Bill Steffen

I want my friends in America to read this cause it means them also! Americans have the same mindset and it has to change! Sadly this is exactly what Obama wants for The United States


In Da Pinoy family unit, the deus ex machina is the ofw. The answer to the batugans’ prayers.


I thought Bello and Hontiveros filed a different complaint not related to the supposed dollar account(s)

nelson ongpauco

mga bloger hindi lahat ng mga tao na hindi na ayun sa inyo ay makapinoy baka kayo banatan kayo ng banatan dahil parepareho kayong bayaran ng mga politikong magnanakaw .bakit ko magugustuhan si pinoy ay komunista ito na kaya ang mga npa ay ay nasa maynila na daahil piunababa ng ina niya si arroyo masmaraami pa ang pinapatay kaysa ke marcos at masmalaki pa ang kurakot na si estrada ay inakusahan ng juweteng eh dahil maliit ang parte ni singson kaya pinagtulungan nila si joseph ..

Arche, Great article. When I was still a new employee, my boss always told me about the Five Ps — Proper Preparation Prevents Poor Performance. A lot of people know that success doesn’t come to you the moment you step out of your door. It doesn’t happen like a miracle. In the Philippine case, isn’t it like a vicious sustaining cyclical pattern for desperation? More people getting pushed to the brink of desperation — abandoning rational behavior in the process — which forces them wish for miracles more than actually plan to do something about their situation. Sometimes even if… Read more »
Hyden Toro
When will we learn that, these people involved in the Corona impeachment show are: Liars and Manipulators. They are beholden to the Aquino and the Cojuangco families, to confuse people; and keep the Hacienda Luisita. These are vicious people, and vicious politicians. There is a stand-off brewing already on the Scarborough Shoul, with China. Noynoy Aquino seems to be hiding under the table. Like he did, during the Luneta Hostage situation, that killed Chinese tourists. The Chinese are telling him: he cannot just kill Chinese, and get away with it. Like the way, he murdered his Hacienda Luisita Farmers/Tenant-serfs…Deux-Ex -Machina… Read more »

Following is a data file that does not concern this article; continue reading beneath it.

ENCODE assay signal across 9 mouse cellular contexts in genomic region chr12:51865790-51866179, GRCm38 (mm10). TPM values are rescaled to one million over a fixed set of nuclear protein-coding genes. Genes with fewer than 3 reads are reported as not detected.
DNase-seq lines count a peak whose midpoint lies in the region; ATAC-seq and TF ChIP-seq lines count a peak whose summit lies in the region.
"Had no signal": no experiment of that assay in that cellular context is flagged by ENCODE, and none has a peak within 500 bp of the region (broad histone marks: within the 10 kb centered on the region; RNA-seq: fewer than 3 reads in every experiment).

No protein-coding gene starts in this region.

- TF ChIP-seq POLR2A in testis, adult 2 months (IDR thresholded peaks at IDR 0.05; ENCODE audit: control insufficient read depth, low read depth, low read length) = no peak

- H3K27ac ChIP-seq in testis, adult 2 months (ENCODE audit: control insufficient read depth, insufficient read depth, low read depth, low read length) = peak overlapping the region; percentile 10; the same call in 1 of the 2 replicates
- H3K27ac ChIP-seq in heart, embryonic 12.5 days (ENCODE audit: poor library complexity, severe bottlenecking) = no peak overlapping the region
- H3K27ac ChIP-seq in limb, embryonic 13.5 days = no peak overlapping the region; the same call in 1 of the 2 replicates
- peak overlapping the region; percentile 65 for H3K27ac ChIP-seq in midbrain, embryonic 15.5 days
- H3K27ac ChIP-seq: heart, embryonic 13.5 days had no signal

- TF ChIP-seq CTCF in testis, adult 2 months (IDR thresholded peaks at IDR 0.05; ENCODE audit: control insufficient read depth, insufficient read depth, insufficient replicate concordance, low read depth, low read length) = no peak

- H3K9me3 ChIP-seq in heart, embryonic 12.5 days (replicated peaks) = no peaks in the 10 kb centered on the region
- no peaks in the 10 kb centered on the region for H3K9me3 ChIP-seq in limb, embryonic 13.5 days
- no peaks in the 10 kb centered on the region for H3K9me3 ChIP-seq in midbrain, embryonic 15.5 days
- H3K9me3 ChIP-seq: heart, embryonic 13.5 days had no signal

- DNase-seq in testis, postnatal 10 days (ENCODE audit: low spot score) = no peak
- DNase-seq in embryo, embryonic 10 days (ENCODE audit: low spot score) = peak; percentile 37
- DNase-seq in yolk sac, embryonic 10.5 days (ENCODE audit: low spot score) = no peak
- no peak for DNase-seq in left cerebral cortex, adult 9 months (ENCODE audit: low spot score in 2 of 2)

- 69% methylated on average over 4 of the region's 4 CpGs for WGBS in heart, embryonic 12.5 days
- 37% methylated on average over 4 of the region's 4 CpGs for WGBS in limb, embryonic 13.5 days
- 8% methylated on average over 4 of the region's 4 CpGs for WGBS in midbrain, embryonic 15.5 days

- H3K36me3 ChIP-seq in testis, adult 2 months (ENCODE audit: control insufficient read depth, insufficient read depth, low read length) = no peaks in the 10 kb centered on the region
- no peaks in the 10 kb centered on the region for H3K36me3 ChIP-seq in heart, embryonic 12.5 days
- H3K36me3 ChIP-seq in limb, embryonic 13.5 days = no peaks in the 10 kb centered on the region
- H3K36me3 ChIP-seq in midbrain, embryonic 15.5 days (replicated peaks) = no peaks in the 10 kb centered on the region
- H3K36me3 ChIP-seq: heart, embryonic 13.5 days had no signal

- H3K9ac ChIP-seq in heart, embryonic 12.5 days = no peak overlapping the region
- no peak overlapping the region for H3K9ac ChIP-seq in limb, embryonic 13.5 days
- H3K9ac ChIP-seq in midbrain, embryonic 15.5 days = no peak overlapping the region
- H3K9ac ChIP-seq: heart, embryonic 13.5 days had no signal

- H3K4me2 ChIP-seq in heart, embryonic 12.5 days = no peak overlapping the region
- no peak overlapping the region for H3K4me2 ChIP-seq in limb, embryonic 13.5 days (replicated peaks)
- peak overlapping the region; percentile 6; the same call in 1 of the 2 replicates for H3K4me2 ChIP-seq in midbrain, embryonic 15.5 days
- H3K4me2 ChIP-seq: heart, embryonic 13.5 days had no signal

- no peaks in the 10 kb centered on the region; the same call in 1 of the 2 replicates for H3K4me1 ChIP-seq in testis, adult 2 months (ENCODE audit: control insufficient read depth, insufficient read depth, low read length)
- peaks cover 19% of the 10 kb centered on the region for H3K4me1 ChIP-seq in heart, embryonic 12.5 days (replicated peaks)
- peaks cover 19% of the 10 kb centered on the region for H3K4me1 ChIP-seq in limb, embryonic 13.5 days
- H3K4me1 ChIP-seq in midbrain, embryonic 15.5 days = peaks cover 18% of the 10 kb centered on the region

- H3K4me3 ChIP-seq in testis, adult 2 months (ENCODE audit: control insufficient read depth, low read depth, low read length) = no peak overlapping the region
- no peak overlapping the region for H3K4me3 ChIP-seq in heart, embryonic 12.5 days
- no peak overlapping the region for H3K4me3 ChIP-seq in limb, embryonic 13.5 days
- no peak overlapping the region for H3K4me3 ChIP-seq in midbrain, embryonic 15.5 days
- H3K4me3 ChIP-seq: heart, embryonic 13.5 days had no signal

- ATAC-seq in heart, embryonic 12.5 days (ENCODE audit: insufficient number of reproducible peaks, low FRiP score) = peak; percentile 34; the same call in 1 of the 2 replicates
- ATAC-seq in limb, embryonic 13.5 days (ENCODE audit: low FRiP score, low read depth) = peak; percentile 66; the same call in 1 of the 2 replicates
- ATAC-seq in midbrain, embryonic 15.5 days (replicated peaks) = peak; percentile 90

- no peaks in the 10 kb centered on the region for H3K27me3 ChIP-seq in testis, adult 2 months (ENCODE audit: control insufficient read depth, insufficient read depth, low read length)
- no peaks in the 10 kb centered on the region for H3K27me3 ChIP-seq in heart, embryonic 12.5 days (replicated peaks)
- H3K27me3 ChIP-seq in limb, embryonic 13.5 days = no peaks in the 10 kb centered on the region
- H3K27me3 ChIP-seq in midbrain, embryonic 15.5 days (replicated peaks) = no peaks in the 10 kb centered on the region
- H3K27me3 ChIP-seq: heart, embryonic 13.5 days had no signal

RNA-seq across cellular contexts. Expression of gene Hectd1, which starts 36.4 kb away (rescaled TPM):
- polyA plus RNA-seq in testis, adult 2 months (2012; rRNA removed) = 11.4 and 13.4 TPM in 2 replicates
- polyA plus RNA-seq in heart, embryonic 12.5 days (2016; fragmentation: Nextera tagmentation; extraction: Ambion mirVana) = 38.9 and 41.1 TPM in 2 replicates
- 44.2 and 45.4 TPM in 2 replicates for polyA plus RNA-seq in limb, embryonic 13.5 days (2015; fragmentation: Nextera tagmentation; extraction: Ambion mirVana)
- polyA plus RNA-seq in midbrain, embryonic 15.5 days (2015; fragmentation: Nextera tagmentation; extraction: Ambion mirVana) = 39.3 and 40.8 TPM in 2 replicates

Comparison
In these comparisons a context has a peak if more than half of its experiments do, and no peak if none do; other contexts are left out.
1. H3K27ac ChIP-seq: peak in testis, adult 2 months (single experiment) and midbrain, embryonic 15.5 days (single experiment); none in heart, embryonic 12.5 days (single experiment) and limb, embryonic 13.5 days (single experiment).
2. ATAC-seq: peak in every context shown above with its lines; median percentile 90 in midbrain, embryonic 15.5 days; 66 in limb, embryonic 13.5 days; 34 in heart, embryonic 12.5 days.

nelson ongpauco
hoy anak ng japayuki ako ay nandito sa america at meron akong pera sa stock market at meron din akong namana na taniman ng niyog at apartment sa pinas .meron din akong property sa florida at 40 acre sa arizona 4 ang kotse ko dito meron akong mercedez ,pick-truck na 4 door at mini van at dodge van na may-upuan na nagiging kama .ikaw ano ang property mo mayaman ka na siguro dahil malaki ang bayad sa iyo ni corona at arroyo …ano ang sinasabi mo squatter metality racist ka ..yung perang sinasabi mo ninikaw ni arroyo sa aking ay… Read more »
nelson ongpauco

hoy anak ng japayuki ang bahay na nabili ko ay may hotspring na swimming pool at binayaran ko ng cash ikaw nakabili kanaba ng bahay binayaran mo ba ng cash …siguro si arroyo o si corona ang nagdown payment ng bahay mo..mabubulag karin u—-lol


Arche, The deus ex machina device is used rather well in Pinoy society, don’t you think? There are at least two other (2) obvious reasons why Pinoys do so:

1) Palusot – to make excuses
2) To deflect the responsibility away from person in question

“Why do Filipinos buy into Why are many Filipinos more dependent on the government than on themselves? Why do we buy into the politicians’ simplistic campaign commercials?”

I’m just curious, what were you planning to write at part where it was cut off (placed in underline)?

Winter is Coming

Well said! Also reflecting this reliance on dei ex machina are:
(1) Expecting the US to help us at Scarborough, and then feeling let down when they prioritize their big picture foreign policy over the Mutual Defense Treaty
(2) Thinking of CCTs as some sort of mana from heaven being and being disappointed that the amount is quite small and comes with conditions
(3) Having lots of children and explaining it by saying “Malay mo ang isa diyan ang mag-aahon sa amin sa kahirapan”
(4) Falling for those stupid miracle cures